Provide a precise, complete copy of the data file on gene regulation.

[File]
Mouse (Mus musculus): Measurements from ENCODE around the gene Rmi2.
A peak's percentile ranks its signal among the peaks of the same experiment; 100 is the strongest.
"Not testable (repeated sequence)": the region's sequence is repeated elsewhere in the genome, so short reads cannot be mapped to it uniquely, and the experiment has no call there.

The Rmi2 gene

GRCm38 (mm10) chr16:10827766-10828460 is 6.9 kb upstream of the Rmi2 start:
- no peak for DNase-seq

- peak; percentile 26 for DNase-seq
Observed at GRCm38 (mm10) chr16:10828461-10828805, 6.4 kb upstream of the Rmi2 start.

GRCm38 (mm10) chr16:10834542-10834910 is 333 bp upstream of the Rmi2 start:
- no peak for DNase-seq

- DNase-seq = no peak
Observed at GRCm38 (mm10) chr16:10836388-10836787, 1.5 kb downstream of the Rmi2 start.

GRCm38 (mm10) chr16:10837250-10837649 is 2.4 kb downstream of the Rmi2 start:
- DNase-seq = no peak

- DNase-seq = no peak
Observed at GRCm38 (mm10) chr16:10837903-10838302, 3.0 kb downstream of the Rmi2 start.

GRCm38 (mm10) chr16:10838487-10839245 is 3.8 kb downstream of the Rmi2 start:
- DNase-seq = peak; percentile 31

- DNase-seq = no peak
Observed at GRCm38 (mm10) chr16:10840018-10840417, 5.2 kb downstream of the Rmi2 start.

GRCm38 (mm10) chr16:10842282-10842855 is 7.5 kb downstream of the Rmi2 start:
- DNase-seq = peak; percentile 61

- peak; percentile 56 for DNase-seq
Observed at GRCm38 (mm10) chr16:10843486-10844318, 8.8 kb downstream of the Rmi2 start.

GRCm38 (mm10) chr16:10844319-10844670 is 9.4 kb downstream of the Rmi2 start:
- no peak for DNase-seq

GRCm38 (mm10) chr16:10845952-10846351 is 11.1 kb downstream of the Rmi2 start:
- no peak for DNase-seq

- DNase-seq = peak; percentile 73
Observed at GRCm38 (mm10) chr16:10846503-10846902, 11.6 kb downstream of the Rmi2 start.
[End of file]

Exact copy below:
Mouse (Mus musculus): Measurements from ENCODE around the gene Rmi2.
A peak's percentile ranks its signal among the peaks of the same experiment; 100 is the strongest.
"Not testable (repeated sequence)": the region's sequence is repeated elsewhere in the genome, so short reads cannot be mapped to it uniquely, and the experiment has no call there.

The Rmi2 gene

GRCm38 (mm10) chr16:10827766-10828460 is 6.9 kb upstream of the Rmi2 start:
- no peak for DNase-seq

- peak; percentile 26 for DNase-seq
Observed at GRCm38 (mm10) chr16:10828461-10828805, 6.4 kb upstream of the Rmi2 start.

GRCm38 (mm10) chr16:10834542-10834910 is 333 bp upstream of the Rmi2 start:
- no peak for DNase-seq

- DNase-seq = no peak
Observed at GRCm38 (mm10) chr16:10836388-10836787, 1.5 kb downstream of the Rmi2 start.

GRCm38 (mm10) chr16:10837250-10837649 is 2.4 kb downstream of the Rmi2 start:
- DNase-seq = no peak

- DNase-seq = no peak
Observed at GRCm38 (mm10) chr16:10837903-10838302, 3.0 kb downstream of the Rmi2 start.

GRCm38 (mm10) chr16:10838487-10839245 is 3.8 kb downstream of the Rmi2 start:
- DNase-seq = peak; percentile 31

- DNase-seq = no peak
Observed at GRCm38 (mm10) chr16:10840018-10840417, 5.2 kb downstream of the Rmi2 start.

GRCm38 (mm10) chr16:10842282-10842855 is 7.5 kb downstream of the Rmi2 start:
- DNase-seq = peak; percentile 61

- peak; percentile 56 for DNase-seq
Observed at GRCm38 (mm10) chr16:10843486-10844318, 8.8 kb downstream of the Rmi2 start.

GRCm38 (mm10) chr16:10844319-10844670 is 9.4 kb downstream of the Rmi2 start:
- no peak for DNase-seq

GRCm38 (mm10) chr16:10845952-10846351 is 11.1 kb downstream of the Rmi2 start:
- no peak for DNase-seq

- DNase-seq = peak; percentile 73
Observed at GRCm38 (mm10) chr16:10846503-10846902, 11.6 kb downstream of the Rmi2 start.